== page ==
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  5. "C'est un journal d'informati…

"C'est un journal d'information."

Translation:This is a newspaper.

January 4, 2013



To answer the comments about more or less the same thing :

Journal usually means newspapers yes, but when you say "journal d'information"(I don't hear it very often though) or "journal télévisé" (+ maybe some other things I'm forgetting) you're talking about the news on the radio or on TV. "Les informations"/"les infos" is used most of the time.


Unfortunately, it did not accept my translation of "This is an informational newspaper."


It did accept "This is a newspaper of information". Which is ridiculous. WordReference suggests "news, news broadcast, news bulletin", which sounds more like DL's translation of "news program". But I went with the silly literal translation because I wasn't sure if DL would allow any of those.

<Shrug> Now I know.


That was my answer too... =/


This makes more sense to me


"It is an informative newspaper" was accepted


I wrote the ridiculous sentence of "This is a newspaper of news" and it was accepted. I glad to learn of the more understandable meaning.


I think it can also mean the news on tv, or not?


it looks like journal means more than a paper/newspaper... good to know


I don't get it. Why do you need to say 'd'information' if it means ' it is one Journal?'


So is this talking about a television program?


It would seem that le journal can indeed refer to a program. Larousse says that journal parlé = radio news, and journal télévisé = television news. Ils l'ont dit au journal = They said it on the news. http://www.larousse.com/en/dictionaries/french-english/journal/44985 It seems a bit redundant to say journal d'information to say "news program" but it is the French way.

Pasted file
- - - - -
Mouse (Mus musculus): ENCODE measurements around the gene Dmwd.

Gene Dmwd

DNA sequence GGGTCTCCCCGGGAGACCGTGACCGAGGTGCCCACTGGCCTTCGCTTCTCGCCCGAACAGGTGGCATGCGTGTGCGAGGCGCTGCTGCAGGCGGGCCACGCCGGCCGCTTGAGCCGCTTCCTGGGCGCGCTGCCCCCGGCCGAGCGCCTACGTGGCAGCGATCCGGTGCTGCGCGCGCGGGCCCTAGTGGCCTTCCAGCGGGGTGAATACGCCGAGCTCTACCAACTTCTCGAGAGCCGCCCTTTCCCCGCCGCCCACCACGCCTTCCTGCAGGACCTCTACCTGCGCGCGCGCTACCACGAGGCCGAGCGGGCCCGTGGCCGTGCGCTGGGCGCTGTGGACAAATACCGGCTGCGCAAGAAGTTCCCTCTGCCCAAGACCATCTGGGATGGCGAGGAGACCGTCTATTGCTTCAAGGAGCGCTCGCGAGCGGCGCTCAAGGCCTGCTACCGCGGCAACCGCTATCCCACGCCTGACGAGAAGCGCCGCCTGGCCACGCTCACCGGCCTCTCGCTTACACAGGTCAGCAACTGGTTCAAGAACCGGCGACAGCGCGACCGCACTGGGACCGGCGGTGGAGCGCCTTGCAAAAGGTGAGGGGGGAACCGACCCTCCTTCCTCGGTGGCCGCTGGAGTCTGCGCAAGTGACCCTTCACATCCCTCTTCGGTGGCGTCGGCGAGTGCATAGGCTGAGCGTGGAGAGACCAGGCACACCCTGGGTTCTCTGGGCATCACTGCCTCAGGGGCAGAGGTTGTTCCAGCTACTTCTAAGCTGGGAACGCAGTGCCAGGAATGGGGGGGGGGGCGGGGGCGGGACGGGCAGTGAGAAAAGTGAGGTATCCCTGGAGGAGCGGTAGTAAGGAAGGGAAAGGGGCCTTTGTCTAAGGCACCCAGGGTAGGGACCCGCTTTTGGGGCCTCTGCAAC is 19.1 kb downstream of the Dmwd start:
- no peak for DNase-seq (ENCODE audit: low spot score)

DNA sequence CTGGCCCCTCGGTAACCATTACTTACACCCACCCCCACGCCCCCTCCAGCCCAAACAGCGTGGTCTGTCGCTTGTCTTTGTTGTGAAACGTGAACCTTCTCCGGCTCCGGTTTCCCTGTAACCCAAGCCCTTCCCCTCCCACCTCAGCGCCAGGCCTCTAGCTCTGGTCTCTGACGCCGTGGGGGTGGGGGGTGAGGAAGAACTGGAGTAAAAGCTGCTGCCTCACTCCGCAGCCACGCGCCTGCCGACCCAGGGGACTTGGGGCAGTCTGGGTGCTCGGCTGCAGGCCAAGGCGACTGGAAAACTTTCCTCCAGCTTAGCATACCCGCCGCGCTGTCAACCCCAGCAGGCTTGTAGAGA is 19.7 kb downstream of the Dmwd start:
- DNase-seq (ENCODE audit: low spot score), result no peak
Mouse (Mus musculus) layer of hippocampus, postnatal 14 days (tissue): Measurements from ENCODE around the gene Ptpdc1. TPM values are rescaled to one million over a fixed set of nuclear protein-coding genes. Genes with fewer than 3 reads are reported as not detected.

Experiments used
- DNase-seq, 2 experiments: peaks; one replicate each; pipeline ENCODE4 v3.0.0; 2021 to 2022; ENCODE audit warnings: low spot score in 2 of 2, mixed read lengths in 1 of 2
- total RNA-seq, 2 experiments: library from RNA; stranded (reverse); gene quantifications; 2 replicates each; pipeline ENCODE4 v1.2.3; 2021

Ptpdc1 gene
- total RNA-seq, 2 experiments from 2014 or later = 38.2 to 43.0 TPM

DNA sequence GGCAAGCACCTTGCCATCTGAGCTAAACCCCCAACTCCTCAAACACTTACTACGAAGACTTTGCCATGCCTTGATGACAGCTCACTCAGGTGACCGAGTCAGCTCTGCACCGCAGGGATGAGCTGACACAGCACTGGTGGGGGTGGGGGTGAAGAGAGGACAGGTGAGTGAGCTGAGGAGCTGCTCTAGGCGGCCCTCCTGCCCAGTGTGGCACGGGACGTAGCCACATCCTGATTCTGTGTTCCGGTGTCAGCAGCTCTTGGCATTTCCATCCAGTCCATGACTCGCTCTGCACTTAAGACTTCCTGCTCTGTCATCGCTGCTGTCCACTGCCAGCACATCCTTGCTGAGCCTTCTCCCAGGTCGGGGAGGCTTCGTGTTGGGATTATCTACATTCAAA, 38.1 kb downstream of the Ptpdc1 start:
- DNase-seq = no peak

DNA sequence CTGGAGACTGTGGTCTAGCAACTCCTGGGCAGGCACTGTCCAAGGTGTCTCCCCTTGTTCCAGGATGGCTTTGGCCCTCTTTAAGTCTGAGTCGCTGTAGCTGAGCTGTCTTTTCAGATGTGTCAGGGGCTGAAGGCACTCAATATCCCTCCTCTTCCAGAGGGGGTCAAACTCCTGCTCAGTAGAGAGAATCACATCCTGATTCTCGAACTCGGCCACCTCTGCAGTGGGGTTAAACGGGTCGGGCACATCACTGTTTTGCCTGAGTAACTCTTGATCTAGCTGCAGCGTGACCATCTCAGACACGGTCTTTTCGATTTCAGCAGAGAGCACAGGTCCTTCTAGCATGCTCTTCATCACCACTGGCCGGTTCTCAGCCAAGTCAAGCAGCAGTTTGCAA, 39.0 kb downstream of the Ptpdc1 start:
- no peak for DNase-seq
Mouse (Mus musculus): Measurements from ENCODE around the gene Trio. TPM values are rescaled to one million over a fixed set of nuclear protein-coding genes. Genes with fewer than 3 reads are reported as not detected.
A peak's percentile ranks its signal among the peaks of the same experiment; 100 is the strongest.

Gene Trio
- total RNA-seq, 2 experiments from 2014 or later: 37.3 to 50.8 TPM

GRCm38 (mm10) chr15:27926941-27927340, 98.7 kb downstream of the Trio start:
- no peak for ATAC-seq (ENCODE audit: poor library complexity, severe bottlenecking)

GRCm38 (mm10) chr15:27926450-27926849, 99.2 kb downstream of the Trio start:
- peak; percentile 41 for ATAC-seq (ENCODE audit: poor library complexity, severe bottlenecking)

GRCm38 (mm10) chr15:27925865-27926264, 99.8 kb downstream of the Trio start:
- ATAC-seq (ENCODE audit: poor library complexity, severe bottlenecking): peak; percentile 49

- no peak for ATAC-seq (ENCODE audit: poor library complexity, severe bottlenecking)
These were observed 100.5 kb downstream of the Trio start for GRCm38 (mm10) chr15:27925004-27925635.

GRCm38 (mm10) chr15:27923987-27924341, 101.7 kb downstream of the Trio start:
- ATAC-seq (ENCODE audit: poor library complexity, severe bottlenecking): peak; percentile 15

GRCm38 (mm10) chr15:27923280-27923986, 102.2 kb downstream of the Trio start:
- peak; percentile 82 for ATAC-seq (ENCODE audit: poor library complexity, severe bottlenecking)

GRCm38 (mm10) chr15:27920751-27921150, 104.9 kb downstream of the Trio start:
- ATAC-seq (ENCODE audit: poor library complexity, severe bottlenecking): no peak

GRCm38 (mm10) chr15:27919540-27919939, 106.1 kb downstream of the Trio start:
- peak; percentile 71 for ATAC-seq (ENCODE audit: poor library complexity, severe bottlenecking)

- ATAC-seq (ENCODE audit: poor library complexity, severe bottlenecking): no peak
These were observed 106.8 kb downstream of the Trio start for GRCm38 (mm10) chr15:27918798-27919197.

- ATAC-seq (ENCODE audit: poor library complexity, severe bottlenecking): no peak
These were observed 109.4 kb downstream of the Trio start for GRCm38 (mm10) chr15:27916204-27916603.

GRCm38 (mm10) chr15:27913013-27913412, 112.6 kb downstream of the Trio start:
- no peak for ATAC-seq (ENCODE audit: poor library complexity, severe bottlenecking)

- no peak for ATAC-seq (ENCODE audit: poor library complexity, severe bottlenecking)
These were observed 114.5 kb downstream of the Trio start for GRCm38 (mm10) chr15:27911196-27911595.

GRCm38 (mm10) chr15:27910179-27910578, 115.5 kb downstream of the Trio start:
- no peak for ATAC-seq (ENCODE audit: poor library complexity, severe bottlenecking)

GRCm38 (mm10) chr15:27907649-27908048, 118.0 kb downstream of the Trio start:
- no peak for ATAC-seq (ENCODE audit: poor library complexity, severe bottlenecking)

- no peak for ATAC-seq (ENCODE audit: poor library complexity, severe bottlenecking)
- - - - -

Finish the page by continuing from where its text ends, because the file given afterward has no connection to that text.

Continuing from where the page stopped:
Collins Robert French/English Dictionary defines" journal d'information" as "serious newspaper". In the UK we refer to these types of newspapers as the broadsheets (even though they are not always printed in that format nowadays). Examples are The Times, The Guardian, The Independent. The popular press such as The Sun and The Mirror are called the red tops and employ a form of writing known as tabloid journalism. Perhaps my dictionary is wrong?


Don't forget The Daily Mail lol! What would you call that?


It's commonly called "The Daily Wail". One of my girlfriends is addicted to it and has to have a daily on-line fix - we still love her despite it!


Polly, where does the Financial-Times fit in the hierarchy? I read the weekend edition. It has that distinctive peach (in my eyes) color.


Don't most people just say "journal" for newspaper these days?


Totally agree, "journal d'information" is more or less like saying twice the same thing, like "monter en haut"


Is this incorrect or can journal mean program too?


"It is a newspaper of information" was correct.

Let me know if it is supposed to be correct or I just got lucky?


"It is an informational newspaper: marked wrong, suggesting that "it is an information newspaper" is correct. Information is a noun, informational is an adjectival form.


This is a newsletter scraped through. Very glad of info above, thank you.


If the exercise is "type what you hear" then "c'est un journal d'informations" should also be accepted, as the sound is the same


Google search:

"journal d'information", 1,340,000,000 results;

"journal d'informations", 327,000 results (of which at least some will have been typos)

I'm not fluent, but I'd say "journal d'informations" is at best not much used.


Me neither, but Larousse uses it, just to give one example: "http://www.larousse.fr/dictionnaires/francais/locomotive/47620"


"News bulletin" wasn't accepted - what would that be in French, then?


should be accepted in my view


I used 'news bulletin' (as used in the UK for news on TV) and which was a given translation , but was failed and told i should have put 'news letter'which is a completely different thing. Confused.

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